How has fake news changed the media?


Rees Schellstede, Author

There was once a time when reading the newspaper with a cup of coffee in hand was the standard way to start off a morning. Social media was still a work in progress, and it wasn’t the primary way to learn what was going on in the world. But today, approximately 4.76 billion people use social media, and there has been a huge decline in newspapers. 

Social media is beneficial to society in that it’s an easy way to spread information globally through its connectedness. This allows for people to interact easily with one another, causing new global relationships without barriers such as language, money, and distance.

Social media didn’t start becoming the social and cultural force it is today until around 2005. Back then there wasn’t a huge problem with “fake news.” According to Webwise, an Irish Internet Safety Awareness Centre, fake news, or false information, is described as news or stories that are created to misinform and deceive readers. These stories are used to influence people’s views, push a political agenda, or cause confusion, and they can often be a profitable business for online publishers. Fake news deceives people by appearing as a trusted source or by using names and web addresses similar to well known news organizations. 

The world is overflowing with fake news. The majority of it is to create negative connotations toward a group of people or one person. For example, at the time of Joe Biden’s election, articles were published stating that he was a pedophile. Who would vote for a known pedophile? No one. Articles are also being published about the LGBTQ community. The stories are often false about people and actions that reflect badly upon the entirety of queer people. For example, according to England’s National Health Service, throughout the health sector, lies were spread that gay and bisexual women are not at risk of getting cervical cancer through the assumption that it was only spread by men. This in turn has led to fewer people showing up for screenings. Although the disease is preventable, many people do not think they need screening, posing a danger to members of the LGBTQ+ community. This was all a result of fake news.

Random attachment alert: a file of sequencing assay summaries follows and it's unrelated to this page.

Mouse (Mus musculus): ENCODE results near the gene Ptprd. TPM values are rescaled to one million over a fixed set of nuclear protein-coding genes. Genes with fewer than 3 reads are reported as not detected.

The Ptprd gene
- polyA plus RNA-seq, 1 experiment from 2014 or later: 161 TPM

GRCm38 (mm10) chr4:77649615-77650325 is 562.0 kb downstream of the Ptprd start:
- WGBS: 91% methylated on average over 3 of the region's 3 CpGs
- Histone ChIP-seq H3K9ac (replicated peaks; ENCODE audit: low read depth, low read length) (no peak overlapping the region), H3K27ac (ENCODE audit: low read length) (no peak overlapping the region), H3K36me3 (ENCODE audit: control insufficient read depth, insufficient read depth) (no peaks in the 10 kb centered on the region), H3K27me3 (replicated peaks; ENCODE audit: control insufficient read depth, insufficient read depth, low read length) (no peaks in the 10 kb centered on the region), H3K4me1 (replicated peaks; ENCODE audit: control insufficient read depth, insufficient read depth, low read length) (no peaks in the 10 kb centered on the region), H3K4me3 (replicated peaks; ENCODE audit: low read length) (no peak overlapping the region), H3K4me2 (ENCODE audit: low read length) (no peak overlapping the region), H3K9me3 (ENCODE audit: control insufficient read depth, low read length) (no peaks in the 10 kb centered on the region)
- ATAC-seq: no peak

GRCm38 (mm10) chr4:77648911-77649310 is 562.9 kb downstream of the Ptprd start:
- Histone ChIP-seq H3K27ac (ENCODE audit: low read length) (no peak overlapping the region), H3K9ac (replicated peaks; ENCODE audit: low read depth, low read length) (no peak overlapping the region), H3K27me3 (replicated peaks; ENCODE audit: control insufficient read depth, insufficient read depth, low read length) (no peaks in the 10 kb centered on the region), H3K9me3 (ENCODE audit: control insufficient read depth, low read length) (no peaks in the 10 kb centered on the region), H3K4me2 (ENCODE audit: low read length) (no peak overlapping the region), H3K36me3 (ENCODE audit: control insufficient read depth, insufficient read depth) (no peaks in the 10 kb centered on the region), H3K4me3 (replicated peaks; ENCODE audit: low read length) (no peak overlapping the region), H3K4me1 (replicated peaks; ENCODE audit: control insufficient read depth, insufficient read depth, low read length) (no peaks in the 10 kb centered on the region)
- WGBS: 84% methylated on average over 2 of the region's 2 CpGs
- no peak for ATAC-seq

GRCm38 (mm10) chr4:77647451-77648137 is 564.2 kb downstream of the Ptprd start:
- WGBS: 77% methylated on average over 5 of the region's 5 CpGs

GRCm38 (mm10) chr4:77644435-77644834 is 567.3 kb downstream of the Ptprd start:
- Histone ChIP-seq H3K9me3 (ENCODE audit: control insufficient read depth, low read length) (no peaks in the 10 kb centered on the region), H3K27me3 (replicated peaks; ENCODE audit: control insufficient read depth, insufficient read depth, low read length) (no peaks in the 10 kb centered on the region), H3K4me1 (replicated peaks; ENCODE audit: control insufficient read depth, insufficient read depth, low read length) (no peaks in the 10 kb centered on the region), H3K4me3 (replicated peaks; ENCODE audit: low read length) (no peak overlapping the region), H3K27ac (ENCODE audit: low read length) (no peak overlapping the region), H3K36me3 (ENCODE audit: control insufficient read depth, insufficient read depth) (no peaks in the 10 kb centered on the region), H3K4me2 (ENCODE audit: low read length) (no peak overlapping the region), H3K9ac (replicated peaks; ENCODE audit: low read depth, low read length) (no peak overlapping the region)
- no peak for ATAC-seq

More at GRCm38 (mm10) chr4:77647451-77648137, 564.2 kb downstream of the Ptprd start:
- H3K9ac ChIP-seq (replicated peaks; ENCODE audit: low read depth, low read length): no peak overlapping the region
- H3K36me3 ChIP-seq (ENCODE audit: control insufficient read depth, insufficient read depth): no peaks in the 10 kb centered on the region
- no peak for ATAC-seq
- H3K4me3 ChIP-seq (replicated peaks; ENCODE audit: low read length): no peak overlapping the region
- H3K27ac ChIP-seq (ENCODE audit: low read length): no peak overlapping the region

Sometimes the actual stories aren’t the problem but the way they are presented; for example, if all we see on the news is a Black man who is a criminal, we will only have one story and one perspective of Black men. This happens with many people of color based on stereotypes specifically, according to ABC News. 

Immigrants in the U.S. are often depicted as “criminals who are stealing jobs, and not paying taxes,” a belief that can be solely informed by what we see on the news, which again isn’t the whole story but one story playing out over and over again.

According to the Northwestern Local News Initiative, journalists are saying that social media platforms have hurt their industry. This is because they contribute to inaccurate, misleading, one-sided news by applying too much control over the variety of news that people are seeing – or not seeing.

Recently the issue of algorithms within social media platforms has come before the U.S. Supreme Court. The court is hearing a case about a law (referred to as “Section 230”) that shields social media sites from lawsuits, protecting tech companies against being sued over content posted online by their users. The court’s decision in this case could radically alter the internet as we know it.

Fox News has been sued by Dominion Voting Systems for $1.6 billion. Dominion claimed the news outlet repeatedly aired allegations that the company’s voting machines were rigged against Trump in the 2020 election while knowing the accusations were false. According to The New York Times, Fox News agreed on April 18 to pay $787.5 million to resolve the defamation suit over the network’s promotion of misinformation, avoiding an extensive trial. 

“When fake news is repeated it becomes difficult for the public to discern what’s real,” said Jimmy Gomez, a congressional representative from California.

Our world is defined by our perspectives and opinions. But when in doubt, one can always turn to the truth, doing research and checking facts, so that one doesn’t find themselves falling into the black hole of fake news. 

To test whether information is real, we must learn to identify fake news. This can be done by checking the source and where the news comes from. Is the source reliable? Is it corroborated on other reliable sites? Does it make sense? Is it exaggerated? Does it seem unbelievable? We all need to do our own research before believing any news, especially online.